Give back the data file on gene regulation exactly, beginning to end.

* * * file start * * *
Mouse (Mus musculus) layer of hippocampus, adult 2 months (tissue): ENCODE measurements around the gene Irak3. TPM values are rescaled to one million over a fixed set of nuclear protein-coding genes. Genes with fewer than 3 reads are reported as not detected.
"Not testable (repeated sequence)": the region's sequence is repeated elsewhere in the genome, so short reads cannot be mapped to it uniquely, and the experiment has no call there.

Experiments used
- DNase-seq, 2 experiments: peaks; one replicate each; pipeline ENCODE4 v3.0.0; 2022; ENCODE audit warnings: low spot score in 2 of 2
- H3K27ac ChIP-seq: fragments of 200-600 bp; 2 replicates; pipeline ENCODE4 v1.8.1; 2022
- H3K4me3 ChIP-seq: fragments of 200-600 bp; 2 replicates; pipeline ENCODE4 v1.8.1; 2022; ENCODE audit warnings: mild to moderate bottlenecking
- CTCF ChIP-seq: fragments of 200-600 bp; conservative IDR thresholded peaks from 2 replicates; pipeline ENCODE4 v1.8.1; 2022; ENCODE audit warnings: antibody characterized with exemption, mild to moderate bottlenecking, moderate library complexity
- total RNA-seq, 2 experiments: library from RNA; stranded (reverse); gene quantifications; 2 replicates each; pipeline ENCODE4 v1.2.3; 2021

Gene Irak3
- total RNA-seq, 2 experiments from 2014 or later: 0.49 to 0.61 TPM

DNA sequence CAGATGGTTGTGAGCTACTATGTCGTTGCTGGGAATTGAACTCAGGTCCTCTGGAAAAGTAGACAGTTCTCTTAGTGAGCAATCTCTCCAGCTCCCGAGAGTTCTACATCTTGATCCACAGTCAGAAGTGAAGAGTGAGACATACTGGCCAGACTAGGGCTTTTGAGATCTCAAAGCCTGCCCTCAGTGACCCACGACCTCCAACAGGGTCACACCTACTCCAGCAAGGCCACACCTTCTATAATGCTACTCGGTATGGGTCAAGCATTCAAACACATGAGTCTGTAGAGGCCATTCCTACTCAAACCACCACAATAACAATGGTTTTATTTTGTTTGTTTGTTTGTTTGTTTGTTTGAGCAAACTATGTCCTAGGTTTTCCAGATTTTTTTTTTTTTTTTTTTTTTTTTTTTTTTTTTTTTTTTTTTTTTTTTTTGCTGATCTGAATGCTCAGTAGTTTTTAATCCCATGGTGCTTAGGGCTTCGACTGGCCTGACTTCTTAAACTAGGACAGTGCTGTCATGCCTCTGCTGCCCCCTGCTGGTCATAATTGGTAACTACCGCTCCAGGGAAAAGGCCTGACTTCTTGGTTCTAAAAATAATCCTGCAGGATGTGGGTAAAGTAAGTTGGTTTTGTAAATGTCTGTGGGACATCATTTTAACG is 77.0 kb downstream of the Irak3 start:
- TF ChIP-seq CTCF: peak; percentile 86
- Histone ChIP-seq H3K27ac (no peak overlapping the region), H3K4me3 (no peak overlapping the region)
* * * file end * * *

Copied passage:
Mouse (Mus musculus) layer of hippocampus, adult 2 months (tissue): ENCODE measurements around the gene Irak3. TPM values are rescaled to one million over a fixed set of nuclear protein-coding genes. Genes with fewer than 3 reads are reported as not detected.
"Not testable (repeated sequence)": the region's sequence is repeated elsewhere in the genome, so short reads cannot be mapped to it uniquely, and the experiment has no call there.

Experiments used
- DNase-seq, 2 experiments: peaks; one replicate each; pipeline ENCODE4 v3.0.0; 2022; ENCODE audit warnings: low spot score in 2 of 2
- H3K27ac ChIP-seq: fragments of 200-600 bp; 2 replicates; pipeline ENCODE4 v1.8.1; 2022
- H3K4me3 ChIP-seq: fragments of 200-600 bp; 2 replicates; pipeline ENCODE4 v1.8.1; 2022; ENCODE audit warnings: mild to moderate bottlenecking
- CTCF ChIP-seq: fragments of 200-600 bp; conservative IDR thresholded peaks from 2 replicates; pipeline ENCODE4 v1.8.1; 2022; ENCODE audit warnings: antibody characterized with exemption, mild to moderate bottlenecking, moderate library complexity
- total RNA-seq, 2 experiments: library from RNA; stranded (reverse); gene quantifications; 2 replicates each; pipeline ENCODE4 v1.2.3; 2021

Gene Irak3
- total RNA-seq, 2 experiments from 2014 or later: 0.49 to 0.61 TPM

DNA sequence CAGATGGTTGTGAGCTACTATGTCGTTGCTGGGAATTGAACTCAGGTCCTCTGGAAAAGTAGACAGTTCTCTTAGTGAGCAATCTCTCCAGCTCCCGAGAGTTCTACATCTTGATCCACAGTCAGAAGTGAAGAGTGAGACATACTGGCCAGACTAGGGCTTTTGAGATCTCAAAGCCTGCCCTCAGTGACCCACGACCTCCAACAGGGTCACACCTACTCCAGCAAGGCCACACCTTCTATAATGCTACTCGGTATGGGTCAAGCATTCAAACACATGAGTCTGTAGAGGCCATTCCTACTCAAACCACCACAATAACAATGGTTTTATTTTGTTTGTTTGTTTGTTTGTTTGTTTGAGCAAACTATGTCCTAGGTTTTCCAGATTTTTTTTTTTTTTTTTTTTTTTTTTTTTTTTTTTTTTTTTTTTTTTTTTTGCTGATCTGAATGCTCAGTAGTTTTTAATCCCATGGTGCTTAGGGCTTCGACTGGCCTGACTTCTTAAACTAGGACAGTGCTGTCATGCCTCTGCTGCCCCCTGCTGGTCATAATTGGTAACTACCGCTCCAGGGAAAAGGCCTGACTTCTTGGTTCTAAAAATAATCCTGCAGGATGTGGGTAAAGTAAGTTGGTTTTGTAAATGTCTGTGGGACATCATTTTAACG is 77.0 kb downstream of the Irak3 start:
- TF ChIP-seq CTCF: peak; percentile 86
- Histone ChIP-seq H3K27ac (no peak overlapping the region), H3K4me3 (no peak overlapping the region)